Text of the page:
Balloon Loans Explained

Published by
Lethabo Ntsoane

Popular among auto loans, balloon loans provide a means to finance an asset with minimal monthly payments. The majority of these loans are issued by major banks. Balloon loans are meant to be repaid in a shorter amount of time than ordinary standard loans. For instance, a balloon loan on motor vehicles will have a 48-month repayment duration as opposed to 72 months.

What is a Balloon Loan?

A balloon loan is one that is not completely repaid over the loan’s term. Rather than paying the full amount over the loan time, it demands a set payment at the conclusion of the loan period to cover the outstanding principal balance of the loan.

Balloon loans are intended to endure for a shorter period of time and have a shorter repayment period than a conventional loan. Many people like the loan since it has fewer monthly payments than a traditional loan because a portion is paid in a single lump amount at the conclusion of the loan period.

Characteristics of a Balloon Loan

  • They have a shorter payment term than standard loans.
  • Loans incur slightly higher interest payments during the loan period when compared to standard loans.
  • The loan requires a lump sum payment at the end of the loan period.
  • At the end of the loan period, banks or lenders give options to finance balloon payments.

How a Balloon Loan Works

A balloon loan consists of two components: monthly payments and a balloon payment. When you obtain a balloon loan, you will be expected to make regular loan payments in addition to a balloon payment at the conclusion of the loan period. This payment is a lump sum agreed upon by the lender and borrower at the beginning of the loan’s term.

For instance, you can obtain a balloon loan to purchase a R500,000.00 automobile with monthly payments of R10,000.00 at 6.69% interest compounded monthly for 48 months. The balloon loan will require a balloon payment of R114,310.00 upon amortisation. Consequently, the total amount payable through amortisation is R584,310.00.

The difference between a conventional loan and a balloon loan is that a conventional loan requires a monthly payment of around R12,120 with no additional payment due at the conclusion of the loan period. However, a balloon loan will necessitate minimal monthly payments because a balloon payment is due at the end of the loan term to offset the shortfall.

A balloon loan has a higher interest rate than a conventional loan. The loan’s balloon payment accrues interest over 48 months, but the normal loan does not. Consequently, the conventional loan will accrue R81,760.00 in interest, but the balloon loan will accrue R84,310.00 in interest for a 48-month loan at a 6.69 percent interest rate on an R500,000.00 vehicle.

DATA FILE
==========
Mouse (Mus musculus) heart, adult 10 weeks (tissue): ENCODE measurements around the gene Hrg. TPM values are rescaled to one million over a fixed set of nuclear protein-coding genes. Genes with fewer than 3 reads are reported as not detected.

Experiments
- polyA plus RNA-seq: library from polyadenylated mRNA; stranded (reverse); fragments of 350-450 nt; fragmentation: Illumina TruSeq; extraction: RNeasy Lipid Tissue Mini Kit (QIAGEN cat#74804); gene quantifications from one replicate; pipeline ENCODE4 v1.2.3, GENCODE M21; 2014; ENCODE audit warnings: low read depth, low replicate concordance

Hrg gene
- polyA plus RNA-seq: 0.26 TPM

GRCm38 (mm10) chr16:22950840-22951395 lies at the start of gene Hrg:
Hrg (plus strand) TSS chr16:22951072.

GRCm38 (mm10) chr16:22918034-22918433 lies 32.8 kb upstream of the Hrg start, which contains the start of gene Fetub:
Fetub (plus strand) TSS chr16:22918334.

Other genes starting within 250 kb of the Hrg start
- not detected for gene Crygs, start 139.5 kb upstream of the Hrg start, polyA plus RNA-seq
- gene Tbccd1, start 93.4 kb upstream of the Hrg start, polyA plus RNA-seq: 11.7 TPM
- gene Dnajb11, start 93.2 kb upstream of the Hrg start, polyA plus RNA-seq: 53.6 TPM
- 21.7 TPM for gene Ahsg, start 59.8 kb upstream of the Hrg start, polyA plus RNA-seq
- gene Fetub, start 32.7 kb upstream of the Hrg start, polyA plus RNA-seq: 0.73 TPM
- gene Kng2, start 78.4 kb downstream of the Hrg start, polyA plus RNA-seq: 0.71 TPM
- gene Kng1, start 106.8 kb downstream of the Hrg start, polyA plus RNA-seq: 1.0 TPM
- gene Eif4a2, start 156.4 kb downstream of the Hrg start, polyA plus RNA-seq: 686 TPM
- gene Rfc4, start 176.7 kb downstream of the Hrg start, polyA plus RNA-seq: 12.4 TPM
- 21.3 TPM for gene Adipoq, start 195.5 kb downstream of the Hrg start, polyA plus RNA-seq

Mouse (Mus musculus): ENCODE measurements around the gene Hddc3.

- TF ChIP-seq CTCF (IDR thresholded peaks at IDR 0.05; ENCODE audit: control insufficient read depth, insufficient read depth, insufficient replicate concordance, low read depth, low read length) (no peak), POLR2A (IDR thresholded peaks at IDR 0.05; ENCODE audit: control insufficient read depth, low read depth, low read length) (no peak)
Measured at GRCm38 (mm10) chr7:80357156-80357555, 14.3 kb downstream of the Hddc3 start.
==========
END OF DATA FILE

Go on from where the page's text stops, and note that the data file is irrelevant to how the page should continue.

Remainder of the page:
What are Balloon loans used for?

Balloon loans can be used for business and personal financing purposes. These are the use of balloon loans. 

Vehicle Financing

Balloon loans are most commonly used in South Africa to finance a vehicle. Balloon loans require a balloon payment of up to 35% at the conclusion of the loan term. Normally, these loans are repaid in 48 months.

Building and vacant land financing

Building loans and land loans can be converted into balloon loans upon request. These loans will normally allow you to pay reduced installments and pay a lump sum at the end of the loan period. 

Home loans

Balloon loans are useful when buying a home. Home loans take forever to pay off, however, with a balloon loan you won’t have to pay off your home loan in a 20 – 30 year period. Instead, you will repay your home loan earlier but this will be subject to your income. 

Business loans

Businesses have projects that run for years and in some cases decades, therefore, lenders understand that giving businesses balloon loans is crucial. Balloon loans help businesses meet their short-term obligations, in turn, businesses are able to accelerate loan repayments on loans over time when projects become successful. 

Advantages of Balloon Loans

  • Monthly repayment on loans are lower than that of traditional amortised loans. This is attributed to the low principal being paid instead of the whole loan amount during the stipulated period.
  • Balloon loans are available for different uses and for juristic or natural persons.
  • Amortization of the loan is shorter than traditional amortised loans.
  • Borrowers can refinance balloon payment due at the end of the loan term.

Disadvantages of Balloon Loans

  • Borrowers need to pay a high percentage of the loan amount at the end of the loan term. Those with low credit scores will have difficulties refinancing their balloon payment.
  • The interest rate on the loan is high.
  • The trade-in value of the asset can be lower than the balloon payment required, therefore, a cash injection from the borrower to cover the outstanding balloon payment amount will be required.


Balloon loans are a great option to acquire assets that are of high value. The borrower of a balloon loan doesn’t risk being over-indebted during the loan period. The loan is beneficial to those that are expecting money in the near future from an investment or from trust fund interest allotments. Money expected for the aforementioned investment vehicles can be easily used to cover the balloon payment due at the end of the balloon loan’s term.

Lethabo Ntsoane

Lethabo Ntsoane holds a Bachelors Degree in Accounting from the University of South Africa. He is a Financial Product commentator at Rateweb. He is an expect financial product analyst with years of experience in reviewing products and offering commentary. Lethabo majors in financial news, reviews and financial tips. He can be contacted at

Published by
Lethabo Ntsoane

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